The assisted living industry is very content with its state-by-state regulatory system, but a string of recent and upcoming events have escalated concerns of increased federal scrutiny that could bring unwelcome regulatory changes.
“Five years ago, I would have said we will never have oversight at a federal level,” said Maribeth Bersani, senior vice president of policy at the Assisted Living Federation during the trade group’s annual conference and expo in May. “Now, while I still think it would be a long shot, we’d be crazy if we didn’t start [considering] the handwriting on the wall.”
When members of Congress repeatedly see negative coverage of assisted living, she says, it can compel them to take action and introduce federal oversight legislation.
“We really need to be as vigilant as ever in doing grassroots advocacy, because if we don’t we really could go the way of the nursing home,” said Bersani. “Some bad stories about nursing homes is part of the reason it [came under] federal oversight.”
There have already been a couple instances of knee-jerk legislative reactions to isolated senior living incidents that received national attention.
For example, New York and California both introduced reactive legislation in the wake of the Brookdale incident in March when an independent living staffer refused CPR to an ailing resident who later passed away.
“A number of states have introduced legislation saying a company cannot tell their staff not to initiate CPR,” Bersani said during the session.
The incident also inspired an upcoming PBS Frontline story that’s scheduled to air in the middle of July, which Bersani called a “down and dirty” story on assisted living.
The segment is expected to portray the senior living industry as focusing on profits over people and includes interviews with “disgruntled employees” and families who have initiated lawsuits following some tragic events, according to Bersani.
“We expect the PBS piece to generate something on the Hill,” she says. “The story is not balanced—there are some bad things that happened, but there are also companies that have tried to make improvements to their systems or policies” to prevent those things from happening again.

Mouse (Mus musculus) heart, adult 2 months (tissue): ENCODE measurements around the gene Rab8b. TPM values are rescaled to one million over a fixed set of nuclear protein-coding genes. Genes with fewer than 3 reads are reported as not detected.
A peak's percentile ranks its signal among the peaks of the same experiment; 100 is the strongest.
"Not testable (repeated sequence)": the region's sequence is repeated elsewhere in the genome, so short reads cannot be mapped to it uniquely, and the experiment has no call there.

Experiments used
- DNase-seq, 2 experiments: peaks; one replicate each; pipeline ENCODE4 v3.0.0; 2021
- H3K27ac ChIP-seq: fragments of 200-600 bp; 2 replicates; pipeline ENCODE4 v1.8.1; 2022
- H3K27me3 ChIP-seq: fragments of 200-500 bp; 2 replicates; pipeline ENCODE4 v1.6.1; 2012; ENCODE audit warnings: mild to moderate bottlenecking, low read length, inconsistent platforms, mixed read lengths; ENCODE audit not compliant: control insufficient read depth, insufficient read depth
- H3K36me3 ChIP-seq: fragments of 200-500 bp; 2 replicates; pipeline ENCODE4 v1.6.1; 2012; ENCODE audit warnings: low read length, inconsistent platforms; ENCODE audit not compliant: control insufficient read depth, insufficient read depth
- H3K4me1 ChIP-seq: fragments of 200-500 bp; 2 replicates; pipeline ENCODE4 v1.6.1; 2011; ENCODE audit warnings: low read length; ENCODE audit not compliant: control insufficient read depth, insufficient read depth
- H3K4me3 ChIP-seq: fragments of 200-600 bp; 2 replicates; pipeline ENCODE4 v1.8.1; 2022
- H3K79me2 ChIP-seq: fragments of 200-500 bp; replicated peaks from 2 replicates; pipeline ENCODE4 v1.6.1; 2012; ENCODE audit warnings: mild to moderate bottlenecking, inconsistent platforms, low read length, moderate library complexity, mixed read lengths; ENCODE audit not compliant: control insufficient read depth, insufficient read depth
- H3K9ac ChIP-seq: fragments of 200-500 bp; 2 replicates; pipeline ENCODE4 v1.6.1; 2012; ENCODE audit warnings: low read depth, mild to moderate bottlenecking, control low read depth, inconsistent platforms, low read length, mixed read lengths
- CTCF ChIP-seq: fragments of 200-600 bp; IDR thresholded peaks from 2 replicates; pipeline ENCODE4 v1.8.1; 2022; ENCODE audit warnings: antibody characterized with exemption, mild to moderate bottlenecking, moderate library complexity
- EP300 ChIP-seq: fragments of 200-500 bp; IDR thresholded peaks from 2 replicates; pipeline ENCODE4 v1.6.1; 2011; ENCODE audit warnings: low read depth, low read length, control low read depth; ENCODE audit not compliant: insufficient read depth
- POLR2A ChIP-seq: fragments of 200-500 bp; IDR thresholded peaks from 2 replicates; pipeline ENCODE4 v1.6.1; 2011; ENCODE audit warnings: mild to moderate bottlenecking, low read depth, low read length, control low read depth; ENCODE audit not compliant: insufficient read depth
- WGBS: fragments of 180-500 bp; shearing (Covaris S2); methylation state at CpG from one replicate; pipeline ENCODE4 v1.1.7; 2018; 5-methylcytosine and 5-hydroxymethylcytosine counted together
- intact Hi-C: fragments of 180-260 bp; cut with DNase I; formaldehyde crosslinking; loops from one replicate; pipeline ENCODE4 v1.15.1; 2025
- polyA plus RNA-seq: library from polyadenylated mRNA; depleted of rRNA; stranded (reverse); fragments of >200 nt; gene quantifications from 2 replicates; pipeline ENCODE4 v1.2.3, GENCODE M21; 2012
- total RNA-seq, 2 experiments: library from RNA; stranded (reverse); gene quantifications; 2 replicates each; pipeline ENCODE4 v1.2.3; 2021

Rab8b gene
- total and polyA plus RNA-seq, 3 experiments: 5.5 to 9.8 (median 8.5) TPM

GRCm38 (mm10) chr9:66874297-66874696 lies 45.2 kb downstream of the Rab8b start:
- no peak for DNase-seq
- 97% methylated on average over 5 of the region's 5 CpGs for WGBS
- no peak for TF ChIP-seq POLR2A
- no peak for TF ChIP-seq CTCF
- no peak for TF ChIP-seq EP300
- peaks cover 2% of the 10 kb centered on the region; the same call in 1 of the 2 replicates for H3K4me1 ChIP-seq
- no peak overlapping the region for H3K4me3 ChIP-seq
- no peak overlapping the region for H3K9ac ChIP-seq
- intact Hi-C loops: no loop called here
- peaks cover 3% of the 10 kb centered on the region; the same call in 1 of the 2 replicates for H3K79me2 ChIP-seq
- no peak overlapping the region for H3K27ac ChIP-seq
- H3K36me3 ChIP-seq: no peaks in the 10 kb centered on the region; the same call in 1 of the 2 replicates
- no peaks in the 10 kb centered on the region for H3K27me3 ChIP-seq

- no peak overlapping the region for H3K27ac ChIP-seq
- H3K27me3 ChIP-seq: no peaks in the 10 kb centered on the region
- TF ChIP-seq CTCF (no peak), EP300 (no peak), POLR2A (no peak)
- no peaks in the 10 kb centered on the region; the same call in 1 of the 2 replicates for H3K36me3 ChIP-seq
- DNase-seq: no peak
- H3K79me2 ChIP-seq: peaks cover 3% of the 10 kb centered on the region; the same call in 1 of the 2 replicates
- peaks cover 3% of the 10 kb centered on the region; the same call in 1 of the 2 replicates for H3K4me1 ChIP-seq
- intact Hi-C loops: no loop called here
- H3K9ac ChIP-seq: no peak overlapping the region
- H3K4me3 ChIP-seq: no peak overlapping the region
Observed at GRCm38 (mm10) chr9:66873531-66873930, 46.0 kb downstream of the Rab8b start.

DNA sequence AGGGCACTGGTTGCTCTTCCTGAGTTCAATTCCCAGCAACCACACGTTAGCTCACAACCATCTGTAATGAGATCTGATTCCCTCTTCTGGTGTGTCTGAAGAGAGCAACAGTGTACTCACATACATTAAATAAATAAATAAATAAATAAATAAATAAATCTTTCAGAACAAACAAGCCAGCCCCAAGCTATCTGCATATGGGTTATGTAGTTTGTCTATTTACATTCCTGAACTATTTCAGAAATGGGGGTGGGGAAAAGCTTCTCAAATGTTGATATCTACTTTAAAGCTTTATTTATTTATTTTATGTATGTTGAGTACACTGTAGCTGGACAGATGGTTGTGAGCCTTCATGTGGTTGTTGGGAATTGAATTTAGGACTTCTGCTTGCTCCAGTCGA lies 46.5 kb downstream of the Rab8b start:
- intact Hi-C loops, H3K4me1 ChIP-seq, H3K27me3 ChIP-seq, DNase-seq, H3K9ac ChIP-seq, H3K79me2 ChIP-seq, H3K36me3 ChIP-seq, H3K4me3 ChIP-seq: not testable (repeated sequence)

During the firestorm of media coverage sparked by what happened at the Brookdale-operated independent living community, ALFA’s policy team made the rounds with news outlets educating the public about the different levels of senior living and care and providing background and information.
That won’t necessarily be enough.
“We did everything we needed to do, but it aggregates,” Bersani says. “Eventually, with enough [negative] front-page stories, [Congress] will say, ‘We need to take a look.’ It’s only a matter of time.”
As an example of when federal oversight of assisted living goes awry, Jackie Kerin, a public policy associate at ALFA, gave an overview of recent guidance from the Equal Employment Opportunity Commission (EEOC) that preempts—and clashes with—existing state regulations regarding criminal background checks for prospective employees.
The new guidance forbids employers from allowing information from criminal background checks to automatically disqualify someone from employment. Instead, all employers are required to conduct individualized assessments for each applicant allowing them to explain the nature of their offense, provide an explanation, or tell the facts and circumstances surrounding the case.
There is confusion in how to interpret the guidance in senior living settings, says Jackie Kerin, public policy associate at ALFA. State regulations for assisted living communities in many states incorporate “barrier crimes” into employee screening processes preventing applicants from obtaining a job if they’ve been convicted of certain crimes.
“We want clarification on this [new guidance],” Kerin says. “The EEOC was probably not considering our industry specifically, and didn’t see this discrepancy as far as state laws and regulations [that leaves providers] stuck between a rock and a hard place.”
ALFA is advising providers to talk with their legal counsel on how to proceed, but suggests sticking with state laws and regulations that address senior living employment standards for the time being. “Just know this is out there,” Kerin says, “and be prepared if something does develop.”
“Good, strong state regulations and laws will really prevent federal oversight,” Bersani says. “That’s the challenge to all of you: make sure your state has good regulations. That will go a long way.”
Written by Alyssa Gerace
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